Amendment No. 258AZA would add the words "including bicycles" to the power of Transport for London to carry luggage and other goods. The formulation "luggage and other goods" is the same as that used in the provisions set out in the operating powers of London Transport. The exact reference is paragraph 1(3) of Schedule 2 to the London Regional Transport Act 1984. There is absolutely no doubt that London Transport can carry bicycles on its services. I hope the noble Baroness agrees that there is no doubt that Transport for London will be able to carry bicycles.

I understand that Amendment No. 258AA is not to be moved. Amendment No. 259EB in the name of the noble Viscount, Lord Craigavon, would impose a requirement for agreements between the Franchising Director and Transport for London to include at the time of negotiating new or extended franchises provisions to allow the carriage of cycles with London commuters. Her Majesty's Government have made clear to the Franchising Director that they are keen to promote the use of bicycles including, so far as possible, the provision of facilities at stations and suitable space on new rolling stock. There is a standard clause in franchise agreements which requires operators to ensure, so far as is reasonably practicable and subject to the availability of appropriate space on its rolling stock, that facilities for the transport of bicycles on trains are made available to any passengers who use passenger services.

My noble friend Lord Berkeley referred to the royal parks. We are discussing how to ensure that royal parks have regard to the mayor's strategy, and we hope to be able to report to my noble friend later. That will include the encouragement of cycling.

In view of all that I have said, I hope that the noble Baroness will feel able to withdraw her amendment. I apologise to Members of the Committee for dealing with this matter at length, but it is important to place on record the details that noble Lords have sought.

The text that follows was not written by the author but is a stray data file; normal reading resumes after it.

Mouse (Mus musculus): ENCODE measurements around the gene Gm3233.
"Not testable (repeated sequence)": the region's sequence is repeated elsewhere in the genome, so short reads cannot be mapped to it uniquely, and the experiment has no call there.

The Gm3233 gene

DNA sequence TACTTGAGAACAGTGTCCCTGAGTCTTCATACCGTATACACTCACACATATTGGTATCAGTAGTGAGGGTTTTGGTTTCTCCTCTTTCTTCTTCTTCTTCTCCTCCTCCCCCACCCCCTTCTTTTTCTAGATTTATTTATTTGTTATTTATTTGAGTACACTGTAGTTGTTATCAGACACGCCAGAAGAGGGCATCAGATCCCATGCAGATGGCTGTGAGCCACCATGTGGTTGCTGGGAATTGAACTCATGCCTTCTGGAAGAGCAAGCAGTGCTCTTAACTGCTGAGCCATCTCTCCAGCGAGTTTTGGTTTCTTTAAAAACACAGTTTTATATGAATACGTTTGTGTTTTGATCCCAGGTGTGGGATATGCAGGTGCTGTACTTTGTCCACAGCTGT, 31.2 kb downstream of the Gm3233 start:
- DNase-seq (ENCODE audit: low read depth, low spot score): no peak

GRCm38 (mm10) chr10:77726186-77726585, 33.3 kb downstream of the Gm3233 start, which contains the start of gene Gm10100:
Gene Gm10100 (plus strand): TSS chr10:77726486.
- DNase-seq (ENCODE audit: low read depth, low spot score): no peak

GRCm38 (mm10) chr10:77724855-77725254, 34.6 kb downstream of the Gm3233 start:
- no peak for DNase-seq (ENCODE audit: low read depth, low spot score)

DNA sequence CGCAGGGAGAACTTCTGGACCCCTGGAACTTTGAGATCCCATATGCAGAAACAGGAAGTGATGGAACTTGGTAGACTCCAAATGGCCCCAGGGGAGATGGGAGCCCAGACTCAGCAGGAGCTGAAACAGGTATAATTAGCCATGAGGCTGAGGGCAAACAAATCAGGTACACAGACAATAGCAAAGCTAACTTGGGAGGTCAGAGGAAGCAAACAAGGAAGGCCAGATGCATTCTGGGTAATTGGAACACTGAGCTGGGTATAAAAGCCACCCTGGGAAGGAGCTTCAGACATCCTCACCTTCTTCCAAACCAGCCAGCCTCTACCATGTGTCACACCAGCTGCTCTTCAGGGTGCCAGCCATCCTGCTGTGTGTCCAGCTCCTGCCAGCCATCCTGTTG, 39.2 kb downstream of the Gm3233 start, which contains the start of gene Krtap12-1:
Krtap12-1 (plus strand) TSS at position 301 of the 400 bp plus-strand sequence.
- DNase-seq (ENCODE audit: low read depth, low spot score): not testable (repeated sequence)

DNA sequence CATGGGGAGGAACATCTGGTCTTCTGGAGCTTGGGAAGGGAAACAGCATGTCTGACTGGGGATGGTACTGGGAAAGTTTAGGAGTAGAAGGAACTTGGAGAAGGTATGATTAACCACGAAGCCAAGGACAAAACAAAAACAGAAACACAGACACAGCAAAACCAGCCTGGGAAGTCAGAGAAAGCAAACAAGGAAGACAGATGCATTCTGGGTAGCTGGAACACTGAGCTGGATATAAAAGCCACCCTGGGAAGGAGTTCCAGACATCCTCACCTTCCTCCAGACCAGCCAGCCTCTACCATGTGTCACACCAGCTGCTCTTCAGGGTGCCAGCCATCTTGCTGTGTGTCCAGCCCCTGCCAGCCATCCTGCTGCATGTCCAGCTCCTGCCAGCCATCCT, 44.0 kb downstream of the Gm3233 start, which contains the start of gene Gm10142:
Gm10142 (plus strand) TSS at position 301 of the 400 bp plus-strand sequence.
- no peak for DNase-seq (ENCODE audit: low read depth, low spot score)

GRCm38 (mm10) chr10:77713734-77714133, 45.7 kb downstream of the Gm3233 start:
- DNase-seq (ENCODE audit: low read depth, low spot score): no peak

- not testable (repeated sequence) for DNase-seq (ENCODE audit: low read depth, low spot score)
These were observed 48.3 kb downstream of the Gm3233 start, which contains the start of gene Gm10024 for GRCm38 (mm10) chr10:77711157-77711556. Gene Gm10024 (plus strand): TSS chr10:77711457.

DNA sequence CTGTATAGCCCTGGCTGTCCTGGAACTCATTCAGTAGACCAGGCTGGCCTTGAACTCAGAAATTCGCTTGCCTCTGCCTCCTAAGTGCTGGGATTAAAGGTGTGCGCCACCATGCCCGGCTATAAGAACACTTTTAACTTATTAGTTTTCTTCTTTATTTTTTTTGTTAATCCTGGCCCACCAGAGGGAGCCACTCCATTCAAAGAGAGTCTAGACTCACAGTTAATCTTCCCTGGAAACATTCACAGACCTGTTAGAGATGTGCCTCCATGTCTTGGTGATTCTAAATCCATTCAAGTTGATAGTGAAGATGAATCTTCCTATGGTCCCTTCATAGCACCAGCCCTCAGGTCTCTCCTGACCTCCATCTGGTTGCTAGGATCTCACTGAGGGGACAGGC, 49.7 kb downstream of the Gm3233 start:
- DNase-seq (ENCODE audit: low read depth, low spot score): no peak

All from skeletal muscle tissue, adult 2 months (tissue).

Lord Avebury: The Minister has said that the Bill gives TfL powers to provide interchange facilities, albeit

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in another clause and not the one now being discussed. We are talking here about something different: the power of the mayor to issue guidance to TfL on what it should do. It seems to me that to place on the face of the Bill the right of the mayor to give guidance on the provision of interchange facilities, to which my noble friend has referred, is very desirable. In that way one would tell the mayor that he had a specific right to give guidance on the provision of interchange facilities. If there is already power given to TfL elsewhere to provide such facilities, why should not the mayor have the right to give guidance on how Transport for London should do it?

Baroness Farrington of Ribbleton: My understanding is that the mayor has the duty to provide a strategy for public transport and the responsibility to ensure that that is carried out. The terminology of the Bill includes provision for cycling.

Baroness Thomas of Walliswood: I thank those Members of the Committee who have spoken in this debate and added some interesting thoughts and contributions which have greatly increased the validity of at least part of the first amendment. The Minister has suggested that because bicycles are subsumed in "transport" there is no need to keep mentioning them. However, the main point of the first amendment is the provision of interchange facilities. Nowhere in the provisions of Clause 135 is there any mention of interchange facilities. Suppose one were to leave out the words "and cycling" and simply insist that the mayor, when he gives his guidance, should emphasise the importance of interchange between different passenger modes. It seems to me that in those circumstances we would still be adding precisely what we want to add and that it might be more acceptable to the noble Baroness the Minister.

I return to the first point that I made. If we are talking about integrated transport systems, the places where those systems interconnect are among the most important areas to which attention should be paid. I shall withdraw my amendment at the present time. The Minister is going to respond. I shall allow her to respond.

7.30 p.m.

Baroness Farrington of Ribbleton: It may save the Committee some time at some stage if I repeat that the mayor has the right to give guidance and directions to TfL on any matter. The Bill gives TfL powers to provide the amenities which the noble Baroness seeks.